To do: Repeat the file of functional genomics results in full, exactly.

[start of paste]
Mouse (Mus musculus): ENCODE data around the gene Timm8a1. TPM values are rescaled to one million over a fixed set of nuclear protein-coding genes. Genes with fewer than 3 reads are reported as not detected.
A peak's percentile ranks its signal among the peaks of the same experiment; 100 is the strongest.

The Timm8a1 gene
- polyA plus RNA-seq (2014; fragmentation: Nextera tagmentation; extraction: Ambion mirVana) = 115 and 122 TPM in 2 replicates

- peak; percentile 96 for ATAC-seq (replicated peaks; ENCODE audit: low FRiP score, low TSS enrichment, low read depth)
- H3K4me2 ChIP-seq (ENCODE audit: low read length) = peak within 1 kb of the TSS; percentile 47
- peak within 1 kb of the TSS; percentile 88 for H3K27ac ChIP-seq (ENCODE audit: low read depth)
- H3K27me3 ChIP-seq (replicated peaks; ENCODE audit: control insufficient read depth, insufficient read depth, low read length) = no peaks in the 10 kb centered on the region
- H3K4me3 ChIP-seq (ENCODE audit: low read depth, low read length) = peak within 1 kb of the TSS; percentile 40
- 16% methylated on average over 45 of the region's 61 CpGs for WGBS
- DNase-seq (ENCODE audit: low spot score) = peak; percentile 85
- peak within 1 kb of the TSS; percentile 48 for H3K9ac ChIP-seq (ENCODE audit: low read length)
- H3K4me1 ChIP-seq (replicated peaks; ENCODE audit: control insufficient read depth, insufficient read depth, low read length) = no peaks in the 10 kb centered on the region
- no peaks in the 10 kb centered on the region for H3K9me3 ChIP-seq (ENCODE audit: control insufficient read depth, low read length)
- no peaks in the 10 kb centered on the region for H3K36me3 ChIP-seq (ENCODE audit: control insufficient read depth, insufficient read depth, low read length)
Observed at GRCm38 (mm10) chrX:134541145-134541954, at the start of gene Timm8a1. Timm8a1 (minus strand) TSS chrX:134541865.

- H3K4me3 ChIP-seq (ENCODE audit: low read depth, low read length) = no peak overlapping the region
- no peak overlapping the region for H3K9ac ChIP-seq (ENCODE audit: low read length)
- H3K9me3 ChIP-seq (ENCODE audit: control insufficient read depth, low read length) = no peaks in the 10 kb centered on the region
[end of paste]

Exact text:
Mouse (Mus musculus): ENCODE data around the gene Timm8a1. TPM values are rescaled to one million over a fixed set of nuclear protein-coding genes. Genes with fewer than 3 reads are reported as not detected.
A peak's percentile ranks its signal among the peaks of the same experiment; 100 is the strongest.

The Timm8a1 gene
- polyA plus RNA-seq (2014; fragmentation: Nextera tagmentation; extraction: Ambion mirVana) = 115 and 122 TPM in 2 replicates

- peak; percentile 96 for ATAC-seq (replicated peaks; ENCODE audit: low FRiP score, low TSS enrichment, low read depth)
- H3K4me2 ChIP-seq (ENCODE audit: low read length) = peak within 1 kb of the TSS; percentile 47
- peak within 1 kb of the TSS; percentile 88 for H3K27ac ChIP-seq (ENCODE audit: low read depth)
- H3K27me3 ChIP-seq (replicated peaks; ENCODE audit: control insufficient read depth, insufficient read depth, low read length) = no peaks in the 10 kb centered on the region
- H3K4me3 ChIP-seq (ENCODE audit: low read depth, low read length) = peak within 1 kb of the TSS; percentile 40
- 16% methylated on average over 45 of the region's 61 CpGs for WGBS
- DNase-seq (ENCODE audit: low spot score) = peak; percentile 85
- peak within 1 kb of the TSS; percentile 48 for H3K9ac ChIP-seq (ENCODE audit: low read length)
- H3K4me1 ChIP-seq (replicated peaks; ENCODE audit: control insufficient read depth, insufficient read depth, low read length) = no peaks in the 10 kb centered on the region
- no peaks in the 10 kb centered on the region for H3K9me3 ChIP-seq (ENCODE audit: control insufficient read depth, low read length)
- no peaks in the 10 kb centered on the region for H3K36me3 ChIP-seq (ENCODE audit: control insufficient read depth, insufficient read depth, low read length)
Observed at GRCm38 (mm10) chrX:134541145-134541954, at the start of gene Timm8a1. Timm8a1 (minus strand) TSS chrX:134541865.

- H3K4me3 ChIP-seq (ENCODE audit: low read depth, low read length) = no peak overlapping the region
- no peak overlapping the region for H3K9ac ChIP-seq (ENCODE audit: low read length)
- H3K9me3 ChIP-seq (ENCODE audit: control insufficient read depth, low read length) = no peaks in the 10 kb centered on the region